Typical uses include, anti-slip coatings on pedestrian walkways at train stations and car parks or in ballistics protection. In the marine industry polyurethane systems are used to form coatings for marine fenders and component encapsulation.
Dow Hyperlast also provides customised elastomers and polyurethane systems including damping and nose reduction solutions for high performance automobile applications. It also provides customised materials for construction and soft tooling moulds. Dow products can be found across the industrial spectrum from rail and waterproofing to marine and maintenance coating applications.
Hyperlast brands include XiTRACK which binds the loose ballast around railway lines. Developed by XiTRACK and Dow Hyperlast, the product reacts and holds ballast solid in about 20 seconds, according to user Balfour Beatty.
The Dow PIG - a pipe cleaning product made from the DIPRANE 54 Series polyurethane elastomer, is a particular highlight in Dow Hyperlast’s history.
Hyperlast testing confirmed that a using quasi MDI prepolymer instead of traditional TDI polyester for pipe cleaning pigs meant it would last twice as long.
Test results show that Diprane 53 quasi MDI prepolymer Pigs ran 160 miles of pipeline and showed only mild signs of wear. A Pig made with a traditional TDI compound needed replacing after running half the pipe’s distance.
Trialling and testing facilities
Both static and dynamic testing of materials can be undertaken at Birch Vale. Product and component testing is also a large part of the company’s day-to-day activities said Davies. The company also carries out physical testing to qualify and benchmark material properties.
Davies believes in the possibilities of polyurethane elastomers. He is confident that polyurethane chemistry offers “considerable possibilities in customising and engineering elastomers.”
In terms of its properties, Davies said the material is capable of outperforming rubber in terms of “abrasion resistance, cut and tear resistance, ozone resistance, microbial resistance and chemical resistance.”
An engineer’s view
Gareth Roberts, senior engineer R&D at Dow, has worked in the company for 15 years. He specialises in product development for OEMs and Tier 1 customers. As part of the workshop, Roberts outlined the importance of choosing the right polyurethane for the application at hand.
Highlighting the potential for disaster from using the wrong material, he recounted the tragedy of the seven astronauts aboard NASA’s space shuttle Columbia in 2003. He said investigators found that the point of failure was in a rubber sealing system.
Explaining the significance of the different kinds of stress and strain a material may be subjected to before failure, Roberts outlined the finer points of the tensile data the company builds for a range of clients, adding that this property is the most commonly researched by Dow for its clients.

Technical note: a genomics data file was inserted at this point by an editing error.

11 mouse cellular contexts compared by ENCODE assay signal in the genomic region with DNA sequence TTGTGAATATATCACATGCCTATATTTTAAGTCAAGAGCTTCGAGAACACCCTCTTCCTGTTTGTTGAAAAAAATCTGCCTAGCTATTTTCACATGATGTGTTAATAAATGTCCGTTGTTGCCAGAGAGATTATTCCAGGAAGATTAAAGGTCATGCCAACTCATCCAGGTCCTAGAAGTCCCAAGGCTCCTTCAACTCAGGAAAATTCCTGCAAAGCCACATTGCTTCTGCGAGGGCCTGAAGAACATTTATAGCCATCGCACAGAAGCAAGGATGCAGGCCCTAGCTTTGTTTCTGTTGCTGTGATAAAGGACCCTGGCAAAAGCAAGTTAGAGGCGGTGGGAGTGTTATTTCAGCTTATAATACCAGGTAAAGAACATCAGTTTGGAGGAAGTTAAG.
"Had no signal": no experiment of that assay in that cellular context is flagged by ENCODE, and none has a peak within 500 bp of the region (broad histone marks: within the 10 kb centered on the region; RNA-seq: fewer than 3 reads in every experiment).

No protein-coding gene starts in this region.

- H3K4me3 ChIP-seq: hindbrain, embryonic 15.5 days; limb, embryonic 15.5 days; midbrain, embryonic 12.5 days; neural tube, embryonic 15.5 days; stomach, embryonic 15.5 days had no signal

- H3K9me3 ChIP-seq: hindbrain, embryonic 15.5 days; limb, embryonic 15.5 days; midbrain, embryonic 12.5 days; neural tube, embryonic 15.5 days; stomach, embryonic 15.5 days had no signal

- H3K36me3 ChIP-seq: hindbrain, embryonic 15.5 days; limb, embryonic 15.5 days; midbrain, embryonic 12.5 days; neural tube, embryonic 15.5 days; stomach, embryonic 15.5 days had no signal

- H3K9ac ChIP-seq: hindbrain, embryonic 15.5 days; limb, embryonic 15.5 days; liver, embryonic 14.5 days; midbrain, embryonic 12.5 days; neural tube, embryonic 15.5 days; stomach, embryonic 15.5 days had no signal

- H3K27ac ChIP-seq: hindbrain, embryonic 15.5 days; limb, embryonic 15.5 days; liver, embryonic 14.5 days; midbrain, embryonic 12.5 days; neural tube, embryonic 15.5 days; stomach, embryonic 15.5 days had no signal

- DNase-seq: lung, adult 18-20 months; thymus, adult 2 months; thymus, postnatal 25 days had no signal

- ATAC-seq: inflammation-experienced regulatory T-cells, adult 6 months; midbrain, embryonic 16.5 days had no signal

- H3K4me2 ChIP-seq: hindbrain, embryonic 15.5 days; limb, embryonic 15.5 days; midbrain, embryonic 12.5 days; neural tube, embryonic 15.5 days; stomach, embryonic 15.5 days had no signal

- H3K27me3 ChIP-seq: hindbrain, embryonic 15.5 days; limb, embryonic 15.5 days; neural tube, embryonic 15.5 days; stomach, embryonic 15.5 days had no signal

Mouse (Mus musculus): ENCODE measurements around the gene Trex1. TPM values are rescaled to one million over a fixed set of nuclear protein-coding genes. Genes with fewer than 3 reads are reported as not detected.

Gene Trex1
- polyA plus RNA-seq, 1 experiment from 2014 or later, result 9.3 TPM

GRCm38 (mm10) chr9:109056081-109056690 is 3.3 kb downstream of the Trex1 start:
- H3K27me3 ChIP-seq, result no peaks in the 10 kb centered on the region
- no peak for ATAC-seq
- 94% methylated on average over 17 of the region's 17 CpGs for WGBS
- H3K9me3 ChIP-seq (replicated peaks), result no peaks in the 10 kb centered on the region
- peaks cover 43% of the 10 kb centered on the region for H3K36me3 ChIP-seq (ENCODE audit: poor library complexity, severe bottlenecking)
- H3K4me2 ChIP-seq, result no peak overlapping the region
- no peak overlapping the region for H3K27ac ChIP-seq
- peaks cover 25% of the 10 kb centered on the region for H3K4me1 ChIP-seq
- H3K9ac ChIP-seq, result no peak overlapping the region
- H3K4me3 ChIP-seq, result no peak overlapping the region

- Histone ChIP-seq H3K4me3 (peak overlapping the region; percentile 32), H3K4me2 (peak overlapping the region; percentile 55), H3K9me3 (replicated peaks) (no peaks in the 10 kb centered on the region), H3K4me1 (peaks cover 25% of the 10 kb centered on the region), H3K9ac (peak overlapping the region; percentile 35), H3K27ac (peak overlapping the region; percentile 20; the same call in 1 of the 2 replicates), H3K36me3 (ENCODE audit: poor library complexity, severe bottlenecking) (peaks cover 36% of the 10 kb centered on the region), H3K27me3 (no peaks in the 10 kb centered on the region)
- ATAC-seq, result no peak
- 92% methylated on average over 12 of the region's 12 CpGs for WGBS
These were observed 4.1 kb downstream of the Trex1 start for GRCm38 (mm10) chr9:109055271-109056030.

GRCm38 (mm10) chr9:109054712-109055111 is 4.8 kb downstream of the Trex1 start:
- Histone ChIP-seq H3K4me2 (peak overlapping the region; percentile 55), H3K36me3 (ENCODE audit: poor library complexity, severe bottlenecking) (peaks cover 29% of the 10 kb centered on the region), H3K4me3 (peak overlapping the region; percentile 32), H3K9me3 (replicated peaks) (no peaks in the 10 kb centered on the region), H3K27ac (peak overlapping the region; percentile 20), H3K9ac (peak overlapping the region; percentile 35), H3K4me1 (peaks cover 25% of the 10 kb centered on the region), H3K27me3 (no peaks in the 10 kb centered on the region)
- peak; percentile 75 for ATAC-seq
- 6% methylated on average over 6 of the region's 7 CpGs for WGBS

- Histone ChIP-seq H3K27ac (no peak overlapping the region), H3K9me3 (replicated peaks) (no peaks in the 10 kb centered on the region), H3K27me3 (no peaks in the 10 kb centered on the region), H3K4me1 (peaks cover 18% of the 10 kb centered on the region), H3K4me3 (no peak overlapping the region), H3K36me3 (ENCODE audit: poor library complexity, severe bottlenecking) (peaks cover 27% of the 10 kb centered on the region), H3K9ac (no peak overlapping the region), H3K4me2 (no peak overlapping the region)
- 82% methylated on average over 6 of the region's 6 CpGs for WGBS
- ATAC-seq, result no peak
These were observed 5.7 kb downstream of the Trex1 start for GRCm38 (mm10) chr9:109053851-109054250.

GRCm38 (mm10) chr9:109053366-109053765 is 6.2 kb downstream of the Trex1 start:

Citing examples such as buffers to stop trains at stations and depots, Roberts explained how calculation of the potential compressive stress-strain on the 75A Hyperlast 101 would yield about a 13mm deflection of the pad while for the 80A Hyperlast, deflection would be 11mm.
Roberts said for this scenario, Dow advice would be to use Hyperlast 101/80 for the first trial. Roberts added: “If not entirely suitable, we might then have offered a slightly softer, more resilient thermoplastic for the job.”
He said Dow Hyperlast provides advice on the best choice of material, including how a material ages or reacts in the mould. According to Roberts, the relative shore hardness of a thermoplastic material remains an “extremely poor” analysis.
Urging attendees to keep it simple and revert to the basic principles. Davies, and Paul Fitzgerald, global brand manager for elastomers, advise reverting to traditional guidelines even when working with second generation materials.
The STORMS checklist is a Dow-formulated process for ensuring the best possible outcome for polyurethane processing of any kind. An acronym for the stages in polyurethane production from the initial stirring of the compound, prompts for ensuring optimum temperature, moisture tolerance and pointers for ensuring the accurate ratio of materials.
It’s a memory aid,” said Davies. “It ensures vital processes are adhered to in polyurethane production.”
Starting from the point polyol and curative mix, through the process of ensuring temperatures match Technical Data Sheet requirements, to the final mixing of the compound, Dow’s workshop outlines the importance of STORMS in practical terms.
S – Stir Polyol
T – Temperature Control
O – Operator Engagement
R – Radio Control
M – Moisture Tolerance
S – Stir components Together